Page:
100 Below Zero (2013)

REVIEW BY: Jeffrey Long


Company:  The Asylum

Runtime: 90 mins

Format: Online Streaming Via Space Channel

Plot: When a chain of volcanic eruptions rips through Europe, the enormous ash cloud blocks out the sun, plunging the continent into a new ice age. An American couple must find their college-aged kids and get them out of Paris before it freezes over.

Review: There's nothing like coming home from a long and hard day at work to find out that an upcoming movie from your favorite B-Movie production company has hit the online interwebs early, for free and legally, via the website for the TV channel Space, Canada's affiliate for SyFy. This great revelation was brought to my attention via the lovely Shannon The Movie Moxie so really, it's just as much because of her that I'm able to bring you this early review of 100 Degrees Below Zero (or just simply 100 Below Zero as some sites call it – not really sure which is the official one, seeing as how Asylum's own website and IMDB each list a different version of the title) as it is Space for putting it up in the first place. If you live in Canada, you can head on over to here to check that out (For a limited time, and with a few commercial breaks), but if you live outside Canada the link is probably Region-Locked and thus you'll have to wait for the official DVD/BluRay release on June 11th.

Now first off, I'm sure I'm not the only one to find it weird that Asylum is releasing a winter disaster movie in the middle of summer. Like seriously, that seems like a missed opportunity to not release this kind of movie in the winter, where the natural ambiance of wet snow beating against your windows while watching this could add that bit of extra oomph. As it is, I'm also not usually a fan of Asylum's disaster movies, and after Age of Dinosaurs earlier this month set the bar for my expectations when it comes to future Asylum movies, 100 Degrees Below Zero had quite a few hurdles to jump over for me.  


A good way to win me over is to have a good and well-acted cast, and that is one thing this movie can proclaim it has loud and proud. We have the always-entertaining John Rhys-Davies as a military General that's keeping an eye on this weird weather phenomenon and in charge of evacuating all the important people of the area. Most people know him from Lord of the Rings, B-Movie fans know him from plenty of SyFy movies like Sabertooth and the later Anaconda sequels, but I will forever know him as The Professor from Sliders – Long live Sliders! It was nice to see a military General in one of these movies actually be a nice guy and not the stereotypical asshole they tend to be in these things, so props for that. It also helped that John Rhys-Davies was actually laugh-out-loud funny at times, especially with his perpetual shock at pretty much any news that was delivered to him – the guy can rock these kinds of movies all day and night, and make every last minute of his screen time enjoyable.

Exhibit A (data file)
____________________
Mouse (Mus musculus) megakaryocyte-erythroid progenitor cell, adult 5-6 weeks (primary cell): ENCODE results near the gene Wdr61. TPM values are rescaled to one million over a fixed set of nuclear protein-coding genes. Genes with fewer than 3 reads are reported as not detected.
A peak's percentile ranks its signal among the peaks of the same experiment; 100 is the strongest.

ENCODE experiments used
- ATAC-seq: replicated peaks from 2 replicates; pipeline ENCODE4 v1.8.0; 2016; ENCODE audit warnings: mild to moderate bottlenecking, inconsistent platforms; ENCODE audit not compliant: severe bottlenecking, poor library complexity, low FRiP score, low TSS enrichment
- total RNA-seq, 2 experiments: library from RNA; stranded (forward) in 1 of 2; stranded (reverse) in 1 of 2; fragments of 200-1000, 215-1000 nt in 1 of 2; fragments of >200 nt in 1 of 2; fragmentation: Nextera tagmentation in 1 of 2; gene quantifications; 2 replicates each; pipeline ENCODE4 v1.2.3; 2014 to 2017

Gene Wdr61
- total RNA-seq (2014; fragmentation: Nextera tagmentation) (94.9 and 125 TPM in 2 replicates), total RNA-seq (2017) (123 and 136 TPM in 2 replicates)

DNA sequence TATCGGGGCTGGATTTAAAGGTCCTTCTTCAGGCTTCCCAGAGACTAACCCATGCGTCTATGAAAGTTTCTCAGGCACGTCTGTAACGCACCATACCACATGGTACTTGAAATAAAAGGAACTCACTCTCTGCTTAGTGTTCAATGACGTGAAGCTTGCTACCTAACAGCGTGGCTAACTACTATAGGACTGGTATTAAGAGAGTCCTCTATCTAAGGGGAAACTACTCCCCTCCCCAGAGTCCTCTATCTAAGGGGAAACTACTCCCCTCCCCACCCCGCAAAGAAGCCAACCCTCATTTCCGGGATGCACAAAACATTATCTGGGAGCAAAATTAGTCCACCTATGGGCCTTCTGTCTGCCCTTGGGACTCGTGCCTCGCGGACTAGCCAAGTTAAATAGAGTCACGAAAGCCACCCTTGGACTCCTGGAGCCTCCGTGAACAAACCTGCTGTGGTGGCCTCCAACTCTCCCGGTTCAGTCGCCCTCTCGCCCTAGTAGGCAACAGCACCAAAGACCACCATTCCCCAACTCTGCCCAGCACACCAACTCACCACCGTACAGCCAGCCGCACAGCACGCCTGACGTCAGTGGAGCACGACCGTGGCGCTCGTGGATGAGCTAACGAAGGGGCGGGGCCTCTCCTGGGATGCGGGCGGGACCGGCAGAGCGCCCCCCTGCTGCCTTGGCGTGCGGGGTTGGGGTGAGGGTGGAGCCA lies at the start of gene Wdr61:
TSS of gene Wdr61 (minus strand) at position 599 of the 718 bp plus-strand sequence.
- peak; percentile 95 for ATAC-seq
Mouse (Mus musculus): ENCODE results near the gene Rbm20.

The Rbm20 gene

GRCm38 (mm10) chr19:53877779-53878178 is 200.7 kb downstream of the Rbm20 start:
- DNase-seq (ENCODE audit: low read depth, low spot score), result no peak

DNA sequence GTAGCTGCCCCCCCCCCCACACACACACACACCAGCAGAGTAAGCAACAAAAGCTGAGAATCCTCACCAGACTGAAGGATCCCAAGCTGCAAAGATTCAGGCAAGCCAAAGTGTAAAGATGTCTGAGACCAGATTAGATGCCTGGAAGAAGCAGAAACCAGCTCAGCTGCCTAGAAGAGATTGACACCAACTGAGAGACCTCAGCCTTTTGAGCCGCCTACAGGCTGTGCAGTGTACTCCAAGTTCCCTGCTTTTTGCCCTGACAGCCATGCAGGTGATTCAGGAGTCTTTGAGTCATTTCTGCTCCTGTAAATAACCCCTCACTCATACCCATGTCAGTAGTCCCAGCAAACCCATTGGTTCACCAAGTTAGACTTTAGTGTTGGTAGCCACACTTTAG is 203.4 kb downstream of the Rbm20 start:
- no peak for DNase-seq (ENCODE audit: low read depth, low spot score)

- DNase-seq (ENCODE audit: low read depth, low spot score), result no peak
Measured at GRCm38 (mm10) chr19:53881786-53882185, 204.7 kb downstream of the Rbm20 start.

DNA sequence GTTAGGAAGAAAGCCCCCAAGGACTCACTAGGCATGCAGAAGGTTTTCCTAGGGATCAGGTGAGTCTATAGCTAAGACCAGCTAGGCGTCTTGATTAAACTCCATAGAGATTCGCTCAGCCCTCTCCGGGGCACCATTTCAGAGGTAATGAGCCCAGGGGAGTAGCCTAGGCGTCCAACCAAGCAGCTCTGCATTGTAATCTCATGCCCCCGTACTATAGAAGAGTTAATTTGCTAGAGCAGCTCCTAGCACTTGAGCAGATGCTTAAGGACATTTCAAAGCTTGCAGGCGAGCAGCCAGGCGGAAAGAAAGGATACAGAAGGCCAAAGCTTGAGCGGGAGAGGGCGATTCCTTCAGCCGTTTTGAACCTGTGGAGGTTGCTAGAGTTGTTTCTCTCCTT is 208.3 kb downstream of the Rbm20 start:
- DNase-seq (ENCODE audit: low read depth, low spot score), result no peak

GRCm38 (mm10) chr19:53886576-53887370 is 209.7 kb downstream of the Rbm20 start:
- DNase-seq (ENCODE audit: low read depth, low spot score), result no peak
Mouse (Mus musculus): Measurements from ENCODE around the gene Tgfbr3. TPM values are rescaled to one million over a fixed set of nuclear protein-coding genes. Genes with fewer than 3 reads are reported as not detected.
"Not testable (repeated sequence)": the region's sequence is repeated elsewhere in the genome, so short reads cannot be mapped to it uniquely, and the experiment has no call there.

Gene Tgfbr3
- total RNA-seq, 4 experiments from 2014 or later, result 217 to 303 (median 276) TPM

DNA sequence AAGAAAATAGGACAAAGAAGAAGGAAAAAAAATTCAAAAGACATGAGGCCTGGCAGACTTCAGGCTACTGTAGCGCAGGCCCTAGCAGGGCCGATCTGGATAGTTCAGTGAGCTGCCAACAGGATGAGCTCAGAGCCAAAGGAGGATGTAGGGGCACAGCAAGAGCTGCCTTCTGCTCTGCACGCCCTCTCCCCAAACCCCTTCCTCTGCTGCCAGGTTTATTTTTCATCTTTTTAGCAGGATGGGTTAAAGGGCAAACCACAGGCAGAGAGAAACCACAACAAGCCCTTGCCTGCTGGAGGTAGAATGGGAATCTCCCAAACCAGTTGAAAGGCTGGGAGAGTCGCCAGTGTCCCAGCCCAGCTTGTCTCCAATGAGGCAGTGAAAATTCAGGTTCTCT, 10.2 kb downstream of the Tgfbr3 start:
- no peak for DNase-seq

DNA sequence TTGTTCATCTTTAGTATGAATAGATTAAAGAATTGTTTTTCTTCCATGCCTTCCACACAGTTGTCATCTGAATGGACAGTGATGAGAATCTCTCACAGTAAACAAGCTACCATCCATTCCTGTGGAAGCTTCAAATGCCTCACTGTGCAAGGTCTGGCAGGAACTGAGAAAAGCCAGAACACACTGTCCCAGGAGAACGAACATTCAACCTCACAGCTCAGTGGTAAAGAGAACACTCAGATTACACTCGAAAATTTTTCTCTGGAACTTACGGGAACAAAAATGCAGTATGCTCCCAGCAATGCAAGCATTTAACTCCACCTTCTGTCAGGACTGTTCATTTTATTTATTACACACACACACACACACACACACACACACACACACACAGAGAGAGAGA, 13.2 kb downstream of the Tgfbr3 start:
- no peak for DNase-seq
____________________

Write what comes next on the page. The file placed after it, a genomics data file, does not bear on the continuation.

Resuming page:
We also have Jeff Fahey (Lost, The Eden Formula, last year's SyFy movie Alien Tornado, Operation Delta Force) once again taking up the role of a pilot, which is quite the nice treat for those of us who are die-hard Lost fans, along with Sara Malakul Lane (Sharktopus, Asylum's 12/12/12, the upcoming Jurassic Block) as his daughter and a couple pretty unknowns as Jeff Fahey's son and new wife, but the fact that they are unknowns is not a testament to their acting as, much like with the others I've mentioned, they were actually surprisingly good actors. Jeff Fahey's kids here are college-age and are actually going to university in Paris, which pleasantly surprised me as that for once, the main focus of this movie is actually not in the U.S. but in France. Normally these kinds of movies (Asylum-made or not) take place in the U.S.A., so it was a nice change from the norm to have this take place largely in Paris. The actors for his kids also had great chemistry together which made their scenes that much more fun to watch, even though Sara Malakul Lane's accent kept slipping in and out, but I can overlook that as she was better then I expected, plus she's just an overall adorable cutie. There are other people and characters in the movie, but they're all pretty crappy to be honest, and pretty much exactly what you would expect from a movie like this.